Tuesday, May 12, 2009

The Pala Dynasty

The Pala Empire was a dynasty in control of the northern and eastern Indian subcontinent, mainly the Bihar and Bengal regions, from the 8th to the 12th century. The name Pala (Modern Bengali: পাল pal) means "protector" and was used as an ending to the names of all Pala monarchs. The founder of the empire was Gopala. He was the first independent Buddhist king of Bengal and came to power in 750 in Gaur by democratic election, which was unique at the time. He reigned from 750-770 and consolidated his position by extending his control over all of Bengal. His successors Dharmapala (r. 770-810) and Devapala (r. 810-850) expanded the empire across the northern and eastern Indian subcontinent. The Pala Empire eventually disintegrated in the 12th century under the attack of the Sena dynasty.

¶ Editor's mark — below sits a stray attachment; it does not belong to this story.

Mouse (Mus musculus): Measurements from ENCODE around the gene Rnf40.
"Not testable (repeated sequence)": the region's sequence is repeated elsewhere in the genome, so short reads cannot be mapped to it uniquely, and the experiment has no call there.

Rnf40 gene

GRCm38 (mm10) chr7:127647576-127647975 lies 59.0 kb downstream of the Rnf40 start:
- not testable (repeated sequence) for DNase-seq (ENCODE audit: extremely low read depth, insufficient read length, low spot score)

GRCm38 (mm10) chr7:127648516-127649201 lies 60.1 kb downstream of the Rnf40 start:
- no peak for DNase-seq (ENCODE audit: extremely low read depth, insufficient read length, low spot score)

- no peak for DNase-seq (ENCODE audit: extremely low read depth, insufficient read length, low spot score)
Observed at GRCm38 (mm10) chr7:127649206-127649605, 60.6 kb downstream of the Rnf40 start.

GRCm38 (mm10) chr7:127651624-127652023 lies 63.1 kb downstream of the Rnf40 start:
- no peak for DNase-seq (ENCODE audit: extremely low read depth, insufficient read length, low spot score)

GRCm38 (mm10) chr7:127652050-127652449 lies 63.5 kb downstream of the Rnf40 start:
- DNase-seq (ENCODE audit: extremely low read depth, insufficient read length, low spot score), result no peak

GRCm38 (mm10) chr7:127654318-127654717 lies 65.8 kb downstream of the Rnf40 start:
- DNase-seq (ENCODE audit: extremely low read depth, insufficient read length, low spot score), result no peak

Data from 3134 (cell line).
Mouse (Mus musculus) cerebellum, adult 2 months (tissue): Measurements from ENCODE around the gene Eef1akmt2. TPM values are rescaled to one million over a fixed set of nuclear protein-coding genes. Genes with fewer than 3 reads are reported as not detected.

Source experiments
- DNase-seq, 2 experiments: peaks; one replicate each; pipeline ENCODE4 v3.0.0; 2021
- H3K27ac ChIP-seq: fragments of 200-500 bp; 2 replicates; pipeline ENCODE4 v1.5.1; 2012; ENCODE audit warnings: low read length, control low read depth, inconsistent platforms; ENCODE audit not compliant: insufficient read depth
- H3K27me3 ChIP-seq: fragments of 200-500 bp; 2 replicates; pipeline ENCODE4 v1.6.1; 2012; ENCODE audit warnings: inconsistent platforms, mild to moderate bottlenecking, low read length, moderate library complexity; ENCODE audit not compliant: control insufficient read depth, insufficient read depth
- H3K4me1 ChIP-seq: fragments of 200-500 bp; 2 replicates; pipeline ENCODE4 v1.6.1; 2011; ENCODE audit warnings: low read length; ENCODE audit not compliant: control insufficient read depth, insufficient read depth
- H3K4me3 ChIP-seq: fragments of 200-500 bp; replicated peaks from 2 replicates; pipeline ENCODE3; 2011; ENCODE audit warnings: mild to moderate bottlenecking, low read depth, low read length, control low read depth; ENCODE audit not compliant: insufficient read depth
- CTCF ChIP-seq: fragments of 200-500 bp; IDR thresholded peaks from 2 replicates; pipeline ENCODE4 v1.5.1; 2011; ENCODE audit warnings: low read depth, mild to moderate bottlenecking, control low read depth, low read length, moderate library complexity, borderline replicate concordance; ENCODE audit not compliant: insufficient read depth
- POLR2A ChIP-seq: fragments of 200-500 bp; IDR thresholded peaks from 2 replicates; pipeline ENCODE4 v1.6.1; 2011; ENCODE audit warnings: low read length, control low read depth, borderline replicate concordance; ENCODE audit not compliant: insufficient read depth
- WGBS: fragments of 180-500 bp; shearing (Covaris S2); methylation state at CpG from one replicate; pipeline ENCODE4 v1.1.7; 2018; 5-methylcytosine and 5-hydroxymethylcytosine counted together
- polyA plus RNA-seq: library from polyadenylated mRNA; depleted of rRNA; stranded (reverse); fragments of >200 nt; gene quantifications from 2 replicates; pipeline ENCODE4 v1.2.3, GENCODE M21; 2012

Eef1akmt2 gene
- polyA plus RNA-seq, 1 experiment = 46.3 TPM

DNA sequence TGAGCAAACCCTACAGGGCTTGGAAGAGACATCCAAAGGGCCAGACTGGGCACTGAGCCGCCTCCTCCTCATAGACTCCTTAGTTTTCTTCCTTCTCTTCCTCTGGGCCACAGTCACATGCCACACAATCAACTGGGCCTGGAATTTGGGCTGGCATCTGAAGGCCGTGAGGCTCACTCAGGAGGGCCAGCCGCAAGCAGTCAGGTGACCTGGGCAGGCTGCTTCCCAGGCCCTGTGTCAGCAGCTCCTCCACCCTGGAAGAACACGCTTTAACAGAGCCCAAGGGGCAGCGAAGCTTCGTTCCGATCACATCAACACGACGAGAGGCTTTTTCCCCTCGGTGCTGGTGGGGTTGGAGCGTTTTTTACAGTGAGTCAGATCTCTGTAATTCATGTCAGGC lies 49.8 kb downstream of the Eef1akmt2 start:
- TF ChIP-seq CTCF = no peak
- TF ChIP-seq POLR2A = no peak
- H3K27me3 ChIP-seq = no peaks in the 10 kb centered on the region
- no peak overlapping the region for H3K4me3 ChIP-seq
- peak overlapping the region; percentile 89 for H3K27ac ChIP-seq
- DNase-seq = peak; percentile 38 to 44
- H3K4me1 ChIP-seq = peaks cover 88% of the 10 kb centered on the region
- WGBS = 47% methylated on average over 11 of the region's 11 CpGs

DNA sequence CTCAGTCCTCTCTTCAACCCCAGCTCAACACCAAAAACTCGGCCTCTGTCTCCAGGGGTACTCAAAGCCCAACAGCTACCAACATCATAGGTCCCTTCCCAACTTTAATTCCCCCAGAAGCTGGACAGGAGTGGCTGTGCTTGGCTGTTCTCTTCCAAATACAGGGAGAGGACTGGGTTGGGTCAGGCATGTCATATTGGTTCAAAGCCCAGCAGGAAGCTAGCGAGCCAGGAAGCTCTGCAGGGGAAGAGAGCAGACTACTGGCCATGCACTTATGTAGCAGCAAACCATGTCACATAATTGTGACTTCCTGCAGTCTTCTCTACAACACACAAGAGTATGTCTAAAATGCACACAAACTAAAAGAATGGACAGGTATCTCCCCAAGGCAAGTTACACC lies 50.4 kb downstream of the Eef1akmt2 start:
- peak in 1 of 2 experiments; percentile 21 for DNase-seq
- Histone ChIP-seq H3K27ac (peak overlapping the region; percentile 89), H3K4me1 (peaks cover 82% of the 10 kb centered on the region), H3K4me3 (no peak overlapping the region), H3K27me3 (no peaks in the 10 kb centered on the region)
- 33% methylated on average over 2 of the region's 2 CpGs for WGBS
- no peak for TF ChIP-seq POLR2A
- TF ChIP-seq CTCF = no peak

The Palas were followers of the Mahayana and Tantric schools of Buddhism. They often intermarried with the Gahadvalas of the Kannauj region. They created many temples and works of art and supported the Universities of Nalanda and Vikramashila. Their proselytism was at the origin of the establishment of Buddhism in Tibet...read+
The reigns of dharmapala and devapala formed the period of ascendancy of the dynasty, when the dynastic rule gained firm footing in Bengal and Bihar and the Palas felt powerful enough to venture out in the political arena of northern India. Both Dharmapala and Devapala were engaged in a long drawn struggle for the possession of the madhyadesha of northern Indian empire with two other powers - the Gurjara Pratiharas of western India and the Rastrakutas of Deccan, and they had success for a limited period. Dharmapala succeeded in placing his protege on the throne of Kanauj. Devapala also held his own against the Pratiharas. The Pala records are full of eulogistic verses portraying Dharmapala and Devapala as great conquerors. Bengal came to be reckoned as a powerful force in northern Indian politics...read+
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